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The Red Plan's Project Manager Quits

by Harry Welty

Dave Korhonen, who was introduced to the Duluth School Board in January as JCI ’s “Project Executive” supervising the Red Plan, has taken another job. Frustrated by delays (perhaps the $50,000 per day delays that Nancy Nilsen complains of) Dave jumped at the chance to become the Director of facilities and transportation in Maple, Wisconsin where he happens to live.

Dave had worked closely with JCI as the Director of Buildings and Grounds for the Superior School District over the last ten years. While there he supervised the demolition of Superior's Old Central High and the construction of half a dozen new schools. I had heard that Mr. Korhonen had grown weary of 16 hour days. 

I introduced myself and he clearly knew I was a critic of the Red Plan but was gracious enough to tell me about his life’s work, Superior and a bit about the Red Plan.

He accepted his new job when he got a call out of the blue from the Maple Superintendent asking him if he’d like to work in Maple. A death and a retirement had made both the buildings and transportation positions available. They were both offered to Dave making him something of a twofer.

Mr. Korhonen was probably a good fit for Duluth ’s Red Plan work. He was a construction manager for Lakehead in Duluth and had worked on Duluth schools in the past. He had helped supervise the building of Lakewood School 16 years ago and almost apologized about how recent code changes required new HVAC (heating, air conditioning and ventilation) to be installed in such a young building.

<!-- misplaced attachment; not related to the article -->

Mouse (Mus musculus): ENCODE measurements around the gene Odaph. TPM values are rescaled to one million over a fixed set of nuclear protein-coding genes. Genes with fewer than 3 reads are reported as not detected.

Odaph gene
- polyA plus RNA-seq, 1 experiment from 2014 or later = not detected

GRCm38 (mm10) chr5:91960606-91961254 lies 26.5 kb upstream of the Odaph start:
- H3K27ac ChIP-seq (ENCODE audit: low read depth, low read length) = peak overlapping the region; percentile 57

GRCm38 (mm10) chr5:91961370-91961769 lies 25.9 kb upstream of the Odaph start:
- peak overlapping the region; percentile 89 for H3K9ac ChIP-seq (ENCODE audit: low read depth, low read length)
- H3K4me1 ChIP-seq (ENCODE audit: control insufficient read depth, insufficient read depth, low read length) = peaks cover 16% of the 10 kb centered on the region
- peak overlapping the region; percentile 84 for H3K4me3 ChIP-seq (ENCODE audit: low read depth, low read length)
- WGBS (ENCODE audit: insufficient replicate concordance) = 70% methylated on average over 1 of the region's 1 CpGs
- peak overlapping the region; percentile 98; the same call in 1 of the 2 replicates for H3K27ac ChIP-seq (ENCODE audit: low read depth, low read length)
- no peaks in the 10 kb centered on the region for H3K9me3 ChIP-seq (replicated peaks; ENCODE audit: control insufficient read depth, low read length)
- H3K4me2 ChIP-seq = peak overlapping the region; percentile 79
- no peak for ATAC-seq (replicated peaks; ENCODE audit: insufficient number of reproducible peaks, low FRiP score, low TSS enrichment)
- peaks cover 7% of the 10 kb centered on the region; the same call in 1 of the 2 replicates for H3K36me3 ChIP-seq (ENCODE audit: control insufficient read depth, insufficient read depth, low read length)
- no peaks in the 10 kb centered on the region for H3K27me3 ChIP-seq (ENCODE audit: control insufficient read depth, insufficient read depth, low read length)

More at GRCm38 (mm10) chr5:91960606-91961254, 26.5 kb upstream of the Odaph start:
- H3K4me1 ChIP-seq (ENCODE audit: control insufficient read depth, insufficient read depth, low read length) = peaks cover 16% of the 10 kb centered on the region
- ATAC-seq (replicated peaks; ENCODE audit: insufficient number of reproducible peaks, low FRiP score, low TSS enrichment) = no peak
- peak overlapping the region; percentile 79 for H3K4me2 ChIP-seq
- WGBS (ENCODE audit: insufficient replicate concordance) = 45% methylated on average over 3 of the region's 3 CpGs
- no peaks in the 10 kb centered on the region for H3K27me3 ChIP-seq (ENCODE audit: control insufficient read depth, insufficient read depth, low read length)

He was a big supporter of energy efficiency but admitted that the costs were considerable. Dave takes the issue as a personal challenge. He has put almost every conceivable energy savings technology into his own home.

I was most surprised by what Dave told me about his time in the Superior School District . He was hired by Superior to do much the same thing Duluth has done in coming up with a long range plan. Although he hired JCI to install energy savings systems in the Schools he was in charge and he worked for the District. Unlike what's happened in Duluth JCI wasn't running the show. 

After Superior's school came on line Superior was given an energy efficiency award by  “Focus on Energy.”  Superior earned the top honors over 900 other Wisconsin schools.

Korhonen was and is a proponent of having a single vender to simplify the District’s management. If JCI gets all the orders for this equipment in Duluth it will stand to make close to $35 million in sales. Dave told me that if a single teacher were to call and complain about the heat in a classroom all it would take to solve the problem would be to press a button from a remote site. Every school in Superior now has an EMS (Energy Management System) I didn’t ask Dave whether this could be installed in an old building.  

The difference between Duluth and Superior is however dramatic. Superior got to vote. The voters in Superior passed a $47 million bond referendum. That sounds like a lot although its probably considerably less per student than the Red Plan but Superior got a bargain. The referendum was passed at a time when the state of Wisconsin paid two-thirds of the cost of the building. S uperior voters only paid a modest $15 million dollars.  Duluth voters will be footing a $293 million bill.

I asked Dave about transportation costs and Dave assured me that the transportation costs would increase under the Red Plan. He said they were “obvious” because greater distances would increase transportation costs.

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